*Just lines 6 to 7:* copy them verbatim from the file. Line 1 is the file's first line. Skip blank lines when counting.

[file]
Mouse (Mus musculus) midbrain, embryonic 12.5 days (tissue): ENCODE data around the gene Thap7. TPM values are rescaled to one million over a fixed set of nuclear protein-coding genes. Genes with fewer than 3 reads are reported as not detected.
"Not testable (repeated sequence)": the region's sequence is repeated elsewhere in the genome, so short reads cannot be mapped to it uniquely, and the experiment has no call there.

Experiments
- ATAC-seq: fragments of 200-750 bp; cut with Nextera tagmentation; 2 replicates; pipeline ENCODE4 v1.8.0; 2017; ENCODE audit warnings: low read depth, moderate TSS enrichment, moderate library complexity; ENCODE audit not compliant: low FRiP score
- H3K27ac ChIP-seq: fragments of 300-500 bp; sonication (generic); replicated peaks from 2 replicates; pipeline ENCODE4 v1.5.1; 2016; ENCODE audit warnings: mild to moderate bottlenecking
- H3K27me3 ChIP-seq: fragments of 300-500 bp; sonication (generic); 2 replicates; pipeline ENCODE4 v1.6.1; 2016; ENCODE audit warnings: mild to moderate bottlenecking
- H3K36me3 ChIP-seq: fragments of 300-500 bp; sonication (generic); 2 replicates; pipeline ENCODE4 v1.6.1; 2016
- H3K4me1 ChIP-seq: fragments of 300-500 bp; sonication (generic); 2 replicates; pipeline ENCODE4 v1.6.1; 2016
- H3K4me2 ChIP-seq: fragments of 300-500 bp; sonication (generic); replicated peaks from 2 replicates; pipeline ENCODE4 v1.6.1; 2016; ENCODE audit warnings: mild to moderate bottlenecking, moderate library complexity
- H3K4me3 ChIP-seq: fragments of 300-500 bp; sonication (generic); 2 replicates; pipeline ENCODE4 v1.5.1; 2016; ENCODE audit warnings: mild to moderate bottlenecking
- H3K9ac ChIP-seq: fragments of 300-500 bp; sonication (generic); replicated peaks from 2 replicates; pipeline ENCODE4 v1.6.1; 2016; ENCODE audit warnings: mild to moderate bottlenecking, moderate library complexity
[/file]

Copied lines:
- H3K27me3 ChIP-seq: fragments of 300-500 bp; sonication (generic); 2 replicates; pipeline ENCODE4 v1.6.1; 2016; ENCODE audit warnings: mild to moderate bottlenecking
- H3K36me3 ChIP-seq: fragments of 300-500 bp; sonication (generic); 2 replicates; pipeline ENCODE4 v1.6.1; 2016